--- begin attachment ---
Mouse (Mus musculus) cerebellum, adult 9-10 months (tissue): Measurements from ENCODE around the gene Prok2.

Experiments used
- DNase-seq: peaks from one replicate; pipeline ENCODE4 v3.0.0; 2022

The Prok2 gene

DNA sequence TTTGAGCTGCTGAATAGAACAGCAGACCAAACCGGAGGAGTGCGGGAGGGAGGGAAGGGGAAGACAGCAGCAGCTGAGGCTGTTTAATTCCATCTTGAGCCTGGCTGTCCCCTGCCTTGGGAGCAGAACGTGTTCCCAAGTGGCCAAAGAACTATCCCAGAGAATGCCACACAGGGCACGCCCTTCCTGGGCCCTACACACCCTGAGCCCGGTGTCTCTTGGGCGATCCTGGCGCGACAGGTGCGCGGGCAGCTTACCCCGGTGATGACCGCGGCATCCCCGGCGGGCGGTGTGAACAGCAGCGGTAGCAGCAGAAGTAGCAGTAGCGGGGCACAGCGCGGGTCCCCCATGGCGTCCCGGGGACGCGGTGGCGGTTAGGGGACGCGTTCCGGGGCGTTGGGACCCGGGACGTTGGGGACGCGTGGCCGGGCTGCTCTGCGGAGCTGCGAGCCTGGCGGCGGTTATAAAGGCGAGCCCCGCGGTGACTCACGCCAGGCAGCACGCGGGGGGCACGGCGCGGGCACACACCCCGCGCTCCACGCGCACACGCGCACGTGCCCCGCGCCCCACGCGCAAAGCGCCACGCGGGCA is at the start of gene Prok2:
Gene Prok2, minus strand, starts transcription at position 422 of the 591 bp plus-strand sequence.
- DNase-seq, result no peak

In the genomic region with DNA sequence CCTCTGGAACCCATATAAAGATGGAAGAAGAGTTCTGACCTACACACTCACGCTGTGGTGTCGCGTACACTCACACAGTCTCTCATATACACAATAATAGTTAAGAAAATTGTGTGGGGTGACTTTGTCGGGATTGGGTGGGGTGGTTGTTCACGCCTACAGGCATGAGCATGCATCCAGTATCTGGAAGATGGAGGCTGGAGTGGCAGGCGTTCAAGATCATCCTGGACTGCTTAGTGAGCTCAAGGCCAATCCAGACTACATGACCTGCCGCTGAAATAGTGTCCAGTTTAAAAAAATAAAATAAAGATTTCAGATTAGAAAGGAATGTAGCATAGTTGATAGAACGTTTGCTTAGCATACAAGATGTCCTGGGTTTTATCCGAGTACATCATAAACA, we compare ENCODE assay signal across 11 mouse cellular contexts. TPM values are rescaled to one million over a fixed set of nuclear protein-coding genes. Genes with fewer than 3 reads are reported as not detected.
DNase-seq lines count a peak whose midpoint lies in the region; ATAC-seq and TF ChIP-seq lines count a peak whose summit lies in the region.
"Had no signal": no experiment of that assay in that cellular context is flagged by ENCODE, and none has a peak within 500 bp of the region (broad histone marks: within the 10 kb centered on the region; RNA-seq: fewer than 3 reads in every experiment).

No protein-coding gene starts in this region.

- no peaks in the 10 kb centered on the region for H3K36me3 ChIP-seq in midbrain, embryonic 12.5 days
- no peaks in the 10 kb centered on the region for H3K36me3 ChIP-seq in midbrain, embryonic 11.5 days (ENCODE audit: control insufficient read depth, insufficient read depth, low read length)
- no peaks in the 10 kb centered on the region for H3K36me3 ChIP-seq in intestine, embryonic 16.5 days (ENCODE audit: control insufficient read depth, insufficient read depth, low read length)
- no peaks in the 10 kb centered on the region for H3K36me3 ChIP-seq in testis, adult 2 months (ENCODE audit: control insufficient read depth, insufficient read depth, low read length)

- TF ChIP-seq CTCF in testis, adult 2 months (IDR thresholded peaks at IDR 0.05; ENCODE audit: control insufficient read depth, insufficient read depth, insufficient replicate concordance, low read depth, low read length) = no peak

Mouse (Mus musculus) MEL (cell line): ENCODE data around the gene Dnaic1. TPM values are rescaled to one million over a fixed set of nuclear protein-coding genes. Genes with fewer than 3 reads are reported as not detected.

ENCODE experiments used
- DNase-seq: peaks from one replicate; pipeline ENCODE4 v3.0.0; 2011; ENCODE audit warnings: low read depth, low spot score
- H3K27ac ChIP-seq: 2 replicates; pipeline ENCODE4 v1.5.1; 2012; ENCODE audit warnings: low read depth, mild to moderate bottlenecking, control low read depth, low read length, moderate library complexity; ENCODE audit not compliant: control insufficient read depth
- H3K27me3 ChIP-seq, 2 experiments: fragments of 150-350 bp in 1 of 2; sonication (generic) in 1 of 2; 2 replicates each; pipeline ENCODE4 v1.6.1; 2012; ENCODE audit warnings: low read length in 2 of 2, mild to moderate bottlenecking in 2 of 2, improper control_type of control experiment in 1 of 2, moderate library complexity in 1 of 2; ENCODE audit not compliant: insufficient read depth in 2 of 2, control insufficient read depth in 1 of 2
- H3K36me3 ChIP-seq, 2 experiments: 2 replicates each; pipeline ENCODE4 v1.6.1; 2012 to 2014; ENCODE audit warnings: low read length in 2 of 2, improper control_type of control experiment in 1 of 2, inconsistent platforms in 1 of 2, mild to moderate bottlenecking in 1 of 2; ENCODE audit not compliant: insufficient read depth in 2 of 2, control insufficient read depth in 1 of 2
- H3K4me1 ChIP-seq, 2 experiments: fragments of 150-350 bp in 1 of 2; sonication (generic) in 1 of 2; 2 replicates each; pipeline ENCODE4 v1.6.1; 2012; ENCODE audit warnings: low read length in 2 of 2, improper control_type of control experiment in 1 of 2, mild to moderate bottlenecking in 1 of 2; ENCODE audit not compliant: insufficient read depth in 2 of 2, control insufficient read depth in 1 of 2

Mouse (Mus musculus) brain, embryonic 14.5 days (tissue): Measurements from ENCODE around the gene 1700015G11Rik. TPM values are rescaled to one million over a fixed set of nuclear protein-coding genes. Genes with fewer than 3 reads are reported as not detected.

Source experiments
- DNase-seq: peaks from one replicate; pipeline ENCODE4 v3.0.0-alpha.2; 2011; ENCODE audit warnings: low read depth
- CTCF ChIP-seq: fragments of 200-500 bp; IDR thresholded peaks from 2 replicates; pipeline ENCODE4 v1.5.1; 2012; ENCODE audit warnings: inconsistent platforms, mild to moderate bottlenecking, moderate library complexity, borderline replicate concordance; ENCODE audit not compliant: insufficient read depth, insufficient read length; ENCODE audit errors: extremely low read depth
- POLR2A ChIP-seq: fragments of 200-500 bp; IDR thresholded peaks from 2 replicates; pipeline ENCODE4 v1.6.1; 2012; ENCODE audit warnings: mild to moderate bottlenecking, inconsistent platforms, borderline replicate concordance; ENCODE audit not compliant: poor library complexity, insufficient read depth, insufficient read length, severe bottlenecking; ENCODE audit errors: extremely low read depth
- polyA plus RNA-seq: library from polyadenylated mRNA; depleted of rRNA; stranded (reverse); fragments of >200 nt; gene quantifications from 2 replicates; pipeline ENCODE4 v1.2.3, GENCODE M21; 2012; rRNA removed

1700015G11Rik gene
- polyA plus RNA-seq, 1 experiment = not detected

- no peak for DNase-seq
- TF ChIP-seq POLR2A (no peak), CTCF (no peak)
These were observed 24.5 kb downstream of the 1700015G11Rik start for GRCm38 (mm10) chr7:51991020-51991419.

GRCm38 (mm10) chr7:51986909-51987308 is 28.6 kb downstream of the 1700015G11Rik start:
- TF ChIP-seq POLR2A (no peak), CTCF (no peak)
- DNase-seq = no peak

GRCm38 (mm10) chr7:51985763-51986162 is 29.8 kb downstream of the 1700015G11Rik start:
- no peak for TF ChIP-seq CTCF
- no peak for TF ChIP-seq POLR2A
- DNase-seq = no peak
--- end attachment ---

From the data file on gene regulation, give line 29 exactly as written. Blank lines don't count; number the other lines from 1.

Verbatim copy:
- polyA plus RNA-seq: library from polyadenylated mRNA; depleted of rRNA; stranded (reverse); fragments of >200 nt; gene quantifications from 2 replicates; pipeline ENCODE4 v1.2.3, GENCODE M21; 2012; rRNA removed